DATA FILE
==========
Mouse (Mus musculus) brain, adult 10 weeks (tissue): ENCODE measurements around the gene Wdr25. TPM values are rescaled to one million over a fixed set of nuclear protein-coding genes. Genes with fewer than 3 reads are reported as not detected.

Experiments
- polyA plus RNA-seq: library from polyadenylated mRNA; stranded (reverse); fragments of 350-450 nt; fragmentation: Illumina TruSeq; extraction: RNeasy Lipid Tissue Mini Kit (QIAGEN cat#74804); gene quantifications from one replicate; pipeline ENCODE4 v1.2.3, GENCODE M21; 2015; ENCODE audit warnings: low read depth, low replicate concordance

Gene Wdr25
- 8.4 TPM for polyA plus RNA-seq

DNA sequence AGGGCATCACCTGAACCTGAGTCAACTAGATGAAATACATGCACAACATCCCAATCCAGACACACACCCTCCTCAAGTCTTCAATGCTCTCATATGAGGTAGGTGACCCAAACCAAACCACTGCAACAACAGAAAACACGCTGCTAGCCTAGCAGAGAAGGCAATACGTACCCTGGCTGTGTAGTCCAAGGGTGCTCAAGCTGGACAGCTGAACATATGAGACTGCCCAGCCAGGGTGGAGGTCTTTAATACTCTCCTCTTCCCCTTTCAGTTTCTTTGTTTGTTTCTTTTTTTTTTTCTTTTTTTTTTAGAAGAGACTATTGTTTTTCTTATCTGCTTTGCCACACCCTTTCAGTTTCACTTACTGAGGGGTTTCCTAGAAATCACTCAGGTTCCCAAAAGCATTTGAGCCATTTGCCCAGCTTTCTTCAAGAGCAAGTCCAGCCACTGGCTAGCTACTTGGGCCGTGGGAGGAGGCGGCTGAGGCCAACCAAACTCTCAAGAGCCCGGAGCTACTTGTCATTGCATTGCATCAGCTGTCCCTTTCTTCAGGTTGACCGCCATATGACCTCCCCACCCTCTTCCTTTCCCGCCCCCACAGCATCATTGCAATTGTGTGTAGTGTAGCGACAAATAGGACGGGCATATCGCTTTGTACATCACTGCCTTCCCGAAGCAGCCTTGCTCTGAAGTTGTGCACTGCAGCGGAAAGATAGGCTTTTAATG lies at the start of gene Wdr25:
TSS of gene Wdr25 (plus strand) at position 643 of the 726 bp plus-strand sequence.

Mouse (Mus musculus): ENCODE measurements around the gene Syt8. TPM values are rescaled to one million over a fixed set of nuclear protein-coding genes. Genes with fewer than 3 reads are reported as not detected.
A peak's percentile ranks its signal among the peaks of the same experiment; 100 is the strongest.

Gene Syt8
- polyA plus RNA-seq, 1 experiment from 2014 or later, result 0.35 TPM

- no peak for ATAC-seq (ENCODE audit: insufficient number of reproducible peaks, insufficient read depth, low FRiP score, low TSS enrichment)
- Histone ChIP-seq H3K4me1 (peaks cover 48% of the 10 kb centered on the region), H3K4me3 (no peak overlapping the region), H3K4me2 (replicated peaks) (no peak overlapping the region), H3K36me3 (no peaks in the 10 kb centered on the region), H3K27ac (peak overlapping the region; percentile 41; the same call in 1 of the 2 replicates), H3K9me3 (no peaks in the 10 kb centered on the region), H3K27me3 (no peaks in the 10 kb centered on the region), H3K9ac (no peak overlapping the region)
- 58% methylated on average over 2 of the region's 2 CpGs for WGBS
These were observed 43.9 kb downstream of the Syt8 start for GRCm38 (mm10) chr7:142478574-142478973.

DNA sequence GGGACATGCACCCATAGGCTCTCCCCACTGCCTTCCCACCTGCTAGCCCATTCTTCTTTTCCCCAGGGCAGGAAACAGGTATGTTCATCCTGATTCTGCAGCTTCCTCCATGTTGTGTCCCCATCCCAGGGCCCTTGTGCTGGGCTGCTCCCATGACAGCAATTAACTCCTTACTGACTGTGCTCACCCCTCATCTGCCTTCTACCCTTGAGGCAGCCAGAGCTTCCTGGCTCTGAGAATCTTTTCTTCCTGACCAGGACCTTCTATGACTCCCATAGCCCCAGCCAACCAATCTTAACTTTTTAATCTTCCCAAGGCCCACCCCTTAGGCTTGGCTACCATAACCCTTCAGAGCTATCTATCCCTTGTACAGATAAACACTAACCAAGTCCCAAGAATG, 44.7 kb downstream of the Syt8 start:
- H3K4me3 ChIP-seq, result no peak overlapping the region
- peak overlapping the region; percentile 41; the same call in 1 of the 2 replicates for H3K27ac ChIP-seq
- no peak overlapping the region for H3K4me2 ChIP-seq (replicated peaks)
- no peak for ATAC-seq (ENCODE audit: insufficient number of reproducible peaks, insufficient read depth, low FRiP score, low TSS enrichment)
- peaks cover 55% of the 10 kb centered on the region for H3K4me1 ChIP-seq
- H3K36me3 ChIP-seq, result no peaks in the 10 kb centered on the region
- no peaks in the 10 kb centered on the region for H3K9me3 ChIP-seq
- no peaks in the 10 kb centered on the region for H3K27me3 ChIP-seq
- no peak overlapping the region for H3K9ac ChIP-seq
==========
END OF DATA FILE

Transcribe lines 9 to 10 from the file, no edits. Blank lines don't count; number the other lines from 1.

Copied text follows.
A peak's percentile ranks its signal among the peaks of the same experiment; 100 is the strongest.

Gene Syt8